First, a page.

Interview With a Turkey

Juliette Saiz

The month of November gives students nationwide some time off to celebrate Thanksgiving. The holiday is rich in lore and symbolism. It includes a large meal filled with varieties of food like stuffing, potatoes, macaroni cheese, pie and most familiar, the turkey. Our parents buy turkeys at grocery stores that receive them from farmers. We should be thankful for the farmers that harvest the wonderful turkey, but have you ever thought to thank the turkey? Do you even care about the turkey’s feelings? Well maybe this interview will convince you to care more.

I went down to Charleston Family Farm and spoke to the main farmer James Charleston. James tells me the farm has two main turkeys that breed to give them a full stock. It takes 18 weeks for the turkeys to become the thirty-eight pounds requirement for the market. “I do like to fatten them up a little more though” James told me with a laugh. When I asked him which turkey he thinks would be the best to interview he introduced me to Boscco.

Long-legged with extremely vibrant feathers, Boscco is the talkative one of the flock. When I introduced myself, he pecked at my hand which I’m told is the same gesture as a handshake. When I asked him how he was feeling about this season (as in harvest season) he told me, “Gobble gobble gobble, gobble gobble!” He didn’t sound so excited, sort of yelled at me. I apologized for offending him and offered the corn James gave me to keep Boscco talking.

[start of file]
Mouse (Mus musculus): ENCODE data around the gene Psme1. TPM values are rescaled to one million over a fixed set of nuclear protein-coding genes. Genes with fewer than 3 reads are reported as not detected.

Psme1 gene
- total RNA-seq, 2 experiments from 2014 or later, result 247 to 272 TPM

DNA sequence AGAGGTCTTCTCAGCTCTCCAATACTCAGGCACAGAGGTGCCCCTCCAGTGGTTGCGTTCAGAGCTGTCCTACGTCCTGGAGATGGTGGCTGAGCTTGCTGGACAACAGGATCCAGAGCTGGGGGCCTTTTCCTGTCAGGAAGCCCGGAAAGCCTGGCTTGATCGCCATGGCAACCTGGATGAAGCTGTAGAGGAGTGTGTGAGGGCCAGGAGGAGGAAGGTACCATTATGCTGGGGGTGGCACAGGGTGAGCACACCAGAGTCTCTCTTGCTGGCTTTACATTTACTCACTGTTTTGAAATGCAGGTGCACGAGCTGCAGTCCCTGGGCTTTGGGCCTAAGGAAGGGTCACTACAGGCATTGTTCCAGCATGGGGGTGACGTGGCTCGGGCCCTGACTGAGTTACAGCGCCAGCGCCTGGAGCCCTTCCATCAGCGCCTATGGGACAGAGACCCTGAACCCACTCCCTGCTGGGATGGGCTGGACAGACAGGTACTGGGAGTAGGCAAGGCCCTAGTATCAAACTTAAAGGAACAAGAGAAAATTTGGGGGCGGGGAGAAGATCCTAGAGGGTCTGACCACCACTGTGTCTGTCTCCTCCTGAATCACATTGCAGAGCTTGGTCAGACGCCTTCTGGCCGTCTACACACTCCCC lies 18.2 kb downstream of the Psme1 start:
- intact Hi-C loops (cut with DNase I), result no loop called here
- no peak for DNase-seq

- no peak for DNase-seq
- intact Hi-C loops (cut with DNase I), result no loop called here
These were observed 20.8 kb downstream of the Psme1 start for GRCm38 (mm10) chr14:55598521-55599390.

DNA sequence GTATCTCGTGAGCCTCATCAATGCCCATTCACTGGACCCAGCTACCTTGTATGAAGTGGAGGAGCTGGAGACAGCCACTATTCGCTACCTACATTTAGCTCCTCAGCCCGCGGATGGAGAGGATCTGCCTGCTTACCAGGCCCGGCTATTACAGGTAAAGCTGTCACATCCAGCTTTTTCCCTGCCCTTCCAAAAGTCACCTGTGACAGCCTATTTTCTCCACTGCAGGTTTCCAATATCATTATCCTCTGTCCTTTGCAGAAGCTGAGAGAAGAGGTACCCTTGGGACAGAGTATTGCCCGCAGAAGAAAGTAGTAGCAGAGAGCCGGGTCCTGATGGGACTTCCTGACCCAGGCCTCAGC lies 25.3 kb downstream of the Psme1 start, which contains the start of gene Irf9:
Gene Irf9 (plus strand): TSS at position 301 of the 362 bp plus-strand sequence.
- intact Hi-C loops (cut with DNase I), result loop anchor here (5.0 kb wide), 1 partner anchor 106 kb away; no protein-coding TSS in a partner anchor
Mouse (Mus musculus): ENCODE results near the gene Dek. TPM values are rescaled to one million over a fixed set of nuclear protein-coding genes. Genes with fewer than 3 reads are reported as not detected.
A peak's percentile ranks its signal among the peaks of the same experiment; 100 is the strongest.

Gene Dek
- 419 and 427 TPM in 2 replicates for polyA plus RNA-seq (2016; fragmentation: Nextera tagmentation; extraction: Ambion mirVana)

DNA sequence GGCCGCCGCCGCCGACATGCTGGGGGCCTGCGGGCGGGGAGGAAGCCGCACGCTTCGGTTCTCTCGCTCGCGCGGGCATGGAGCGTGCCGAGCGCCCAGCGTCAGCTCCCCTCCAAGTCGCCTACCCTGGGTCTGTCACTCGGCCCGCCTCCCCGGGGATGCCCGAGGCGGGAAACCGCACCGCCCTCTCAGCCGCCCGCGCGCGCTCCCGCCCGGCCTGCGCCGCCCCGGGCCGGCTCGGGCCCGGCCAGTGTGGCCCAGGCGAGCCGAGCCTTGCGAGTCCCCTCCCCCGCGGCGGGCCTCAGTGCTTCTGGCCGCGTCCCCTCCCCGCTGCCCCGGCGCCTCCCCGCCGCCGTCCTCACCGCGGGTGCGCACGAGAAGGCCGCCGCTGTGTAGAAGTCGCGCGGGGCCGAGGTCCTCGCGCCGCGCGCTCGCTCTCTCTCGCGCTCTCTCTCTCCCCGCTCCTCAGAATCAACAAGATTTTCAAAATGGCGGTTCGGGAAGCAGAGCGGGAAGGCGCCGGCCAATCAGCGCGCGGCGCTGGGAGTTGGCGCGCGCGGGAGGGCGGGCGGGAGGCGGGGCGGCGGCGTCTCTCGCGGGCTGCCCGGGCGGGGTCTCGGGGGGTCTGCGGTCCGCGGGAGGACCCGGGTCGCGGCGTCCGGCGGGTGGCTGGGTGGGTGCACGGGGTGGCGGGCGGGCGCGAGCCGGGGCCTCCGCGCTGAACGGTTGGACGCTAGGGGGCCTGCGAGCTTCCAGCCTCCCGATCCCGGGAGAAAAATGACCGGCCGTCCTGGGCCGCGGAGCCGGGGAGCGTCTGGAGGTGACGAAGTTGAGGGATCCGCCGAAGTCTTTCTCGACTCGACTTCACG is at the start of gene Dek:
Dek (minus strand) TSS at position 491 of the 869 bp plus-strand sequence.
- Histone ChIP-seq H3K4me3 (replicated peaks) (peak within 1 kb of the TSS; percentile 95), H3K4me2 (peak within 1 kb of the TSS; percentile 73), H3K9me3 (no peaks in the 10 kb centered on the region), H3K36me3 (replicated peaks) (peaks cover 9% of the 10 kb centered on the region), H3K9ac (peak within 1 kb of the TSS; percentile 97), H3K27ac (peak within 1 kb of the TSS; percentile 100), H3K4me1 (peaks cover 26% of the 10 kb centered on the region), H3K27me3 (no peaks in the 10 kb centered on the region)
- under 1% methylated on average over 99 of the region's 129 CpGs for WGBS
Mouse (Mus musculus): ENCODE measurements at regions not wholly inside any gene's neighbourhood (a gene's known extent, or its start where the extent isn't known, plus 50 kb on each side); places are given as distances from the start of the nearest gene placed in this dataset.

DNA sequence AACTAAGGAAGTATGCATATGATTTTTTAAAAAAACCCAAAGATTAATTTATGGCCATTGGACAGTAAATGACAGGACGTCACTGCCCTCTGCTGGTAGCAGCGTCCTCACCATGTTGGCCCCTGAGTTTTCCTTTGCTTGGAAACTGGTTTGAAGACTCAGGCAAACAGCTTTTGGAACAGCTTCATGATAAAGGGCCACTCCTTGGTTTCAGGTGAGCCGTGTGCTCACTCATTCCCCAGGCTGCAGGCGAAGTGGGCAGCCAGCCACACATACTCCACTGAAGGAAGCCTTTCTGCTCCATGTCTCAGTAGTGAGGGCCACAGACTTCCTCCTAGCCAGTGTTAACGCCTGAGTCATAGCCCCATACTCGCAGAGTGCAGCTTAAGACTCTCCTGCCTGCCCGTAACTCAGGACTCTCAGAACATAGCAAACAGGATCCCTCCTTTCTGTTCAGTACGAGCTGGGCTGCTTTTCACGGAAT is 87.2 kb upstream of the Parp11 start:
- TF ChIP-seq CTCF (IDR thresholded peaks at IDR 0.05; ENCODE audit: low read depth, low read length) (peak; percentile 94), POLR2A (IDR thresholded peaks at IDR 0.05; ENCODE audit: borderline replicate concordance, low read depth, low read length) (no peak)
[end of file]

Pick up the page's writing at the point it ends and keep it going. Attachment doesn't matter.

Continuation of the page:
I wanted to talk to him about what it is like knowing that you are bred for an important reason, but he started to run in a circle. James told me to offer more corn and he was right, it convinced Boscco to answer my questions. “Gobble, gobble, gobble! Gobble, gobble, gobble, gobble, gobble, gobble?” He told me this in a tone that made me feel sympathetic. After that response, I knew that this interview was no longer about the tradition, but more of how the harvesting saddens the turkeys.

He began to tell me how he missed some of the kindest turkeys in his flock, “Gobble gobble gobble gobble.” It made me wonder if this was common so I went around trying to find someone else that would be willing to talk. That’s when I met Miles, a plain-looking turkey that was nothing special. When I asked if he wanted felt sad knowing he was going to be taken away from his flock he went on a big rant bringing up how “gobble gobble gobble gobble.” This was a statement that saddened me deeply. The tone of his voice caused me to tear up, and I no longer could finish the interviews.

In conclusion, I think it should be known that it saddens some of the turkeys when we cook them. They have a playful life on the farm and learn to love the others. We take them away from that, and it is unfair. We should take into consideration the turkeys’ feelings from now on when we decide to sit down for the big feast on Thanksgiving. Maybe try a ham because no one likes pigs.

 

*Disclaimer: This is a joke piece. I am not a vegan. I do not care what you eat.